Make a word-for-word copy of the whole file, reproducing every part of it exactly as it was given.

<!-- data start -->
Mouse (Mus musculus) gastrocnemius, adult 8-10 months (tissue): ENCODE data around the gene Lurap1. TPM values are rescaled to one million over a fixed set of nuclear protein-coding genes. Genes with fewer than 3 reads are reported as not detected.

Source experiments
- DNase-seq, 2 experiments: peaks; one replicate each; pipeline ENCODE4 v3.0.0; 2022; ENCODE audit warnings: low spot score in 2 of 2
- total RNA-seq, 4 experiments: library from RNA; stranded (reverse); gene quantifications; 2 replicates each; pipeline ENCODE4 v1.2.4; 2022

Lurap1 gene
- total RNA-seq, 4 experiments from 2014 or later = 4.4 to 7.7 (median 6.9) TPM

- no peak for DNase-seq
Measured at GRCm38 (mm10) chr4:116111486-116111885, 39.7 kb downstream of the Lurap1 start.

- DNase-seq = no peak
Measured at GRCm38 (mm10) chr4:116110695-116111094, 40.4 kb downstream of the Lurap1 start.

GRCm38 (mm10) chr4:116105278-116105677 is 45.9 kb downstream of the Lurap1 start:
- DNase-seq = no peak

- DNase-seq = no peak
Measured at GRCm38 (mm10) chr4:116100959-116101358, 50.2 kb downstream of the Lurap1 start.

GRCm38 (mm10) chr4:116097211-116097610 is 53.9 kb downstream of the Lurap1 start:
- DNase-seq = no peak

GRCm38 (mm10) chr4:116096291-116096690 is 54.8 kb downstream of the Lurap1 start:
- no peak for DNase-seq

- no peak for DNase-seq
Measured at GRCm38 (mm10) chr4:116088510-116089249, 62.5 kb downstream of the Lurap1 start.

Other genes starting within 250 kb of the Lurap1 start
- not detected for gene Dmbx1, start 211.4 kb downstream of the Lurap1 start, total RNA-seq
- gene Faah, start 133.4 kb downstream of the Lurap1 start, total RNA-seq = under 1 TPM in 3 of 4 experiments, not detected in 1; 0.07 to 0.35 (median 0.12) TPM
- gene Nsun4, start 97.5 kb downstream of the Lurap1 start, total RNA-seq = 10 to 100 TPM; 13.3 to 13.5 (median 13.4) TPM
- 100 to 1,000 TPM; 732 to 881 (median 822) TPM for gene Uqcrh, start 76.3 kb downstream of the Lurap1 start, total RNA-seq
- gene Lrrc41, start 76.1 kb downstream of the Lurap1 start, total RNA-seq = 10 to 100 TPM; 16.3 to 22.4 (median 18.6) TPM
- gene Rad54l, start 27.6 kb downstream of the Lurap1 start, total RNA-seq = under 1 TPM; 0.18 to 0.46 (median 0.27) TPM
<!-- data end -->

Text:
Mouse (Mus musculus) gastrocnemius, adult 8-10 months (tissue): ENCODE data around the gene Lurap1. TPM values are rescaled to one million over a fixed set of nuclear protein-coding genes. Genes with fewer than 3 reads are reported as not detected.

Source experiments
- DNase-seq, 2 experiments: peaks; one replicate each; pipeline ENCODE4 v3.0.0; 2022; ENCODE audit warnings: low spot score in 2 of 2
- total RNA-seq, 4 experiments: library from RNA; stranded (reverse); gene quantifications; 2 replicates each; pipeline ENCODE4 v1.2.4; 2022

Lurap1 gene
- total RNA-seq, 4 experiments from 2014 or later = 4.4 to 7.7 (median 6.9) TPM

- no peak for DNase-seq
Measured at GRCm38 (mm10) chr4:116111486-116111885, 39.7 kb downstream of the Lurap1 start.

- DNase-seq = no peak
Measured at GRCm38 (mm10) chr4:116110695-116111094, 40.4 kb downstream of the Lurap1 start.

GRCm38 (mm10) chr4:116105278-116105677 is 45.9 kb downstream of the Lurap1 start:
- DNase-seq = no peak

- DNase-seq = no peak
Measured at GRCm38 (mm10) chr4:116100959-116101358, 50.2 kb downstream of the Lurap1 start.

GRCm38 (mm10) chr4:116097211-116097610 is 53.9 kb downstream of the Lurap1 start:
- DNase-seq = no peak

GRCm38 (mm10) chr4:116096291-116096690 is 54.8 kb downstream of the Lurap1 start:
- no peak for DNase-seq

- no peak for DNase-seq
Measured at GRCm38 (mm10) chr4:116088510-116089249, 62.5 kb downstream of the Lurap1 start.

Other genes starting within 250 kb of the Lurap1 start
- not detected for gene Dmbx1, start 211.4 kb downstream of the Lurap1 start, total RNA-seq
- gene Faah, start 133.4 kb downstream of the Lurap1 start, total RNA-seq = under 1 TPM in 3 of 4 experiments, not detected in 1; 0.07 to 0.35 (median 0.12) TPM
- gene Nsun4, start 97.5 kb downstream of the Lurap1 start, total RNA-seq = 10 to 100 TPM; 13.3 to 13.5 (median 13.4) TPM
- 100 to 1,000 TPM; 732 to 881 (median 822) TPM for gene Uqcrh, start 76.3 kb downstream of the Lurap1 start, total RNA-seq
- gene Lrrc41, start 76.1 kb downstream of the Lurap1 start, total RNA-seq = 10 to 100 TPM; 16.3 to 22.4 (median 18.6) TPM
- gene Rad54l, start 27.6 kb downstream of the Lurap1 start, total RNA-seq = under 1 TPM; 0.18 to 0.46 (median 0.27) TPM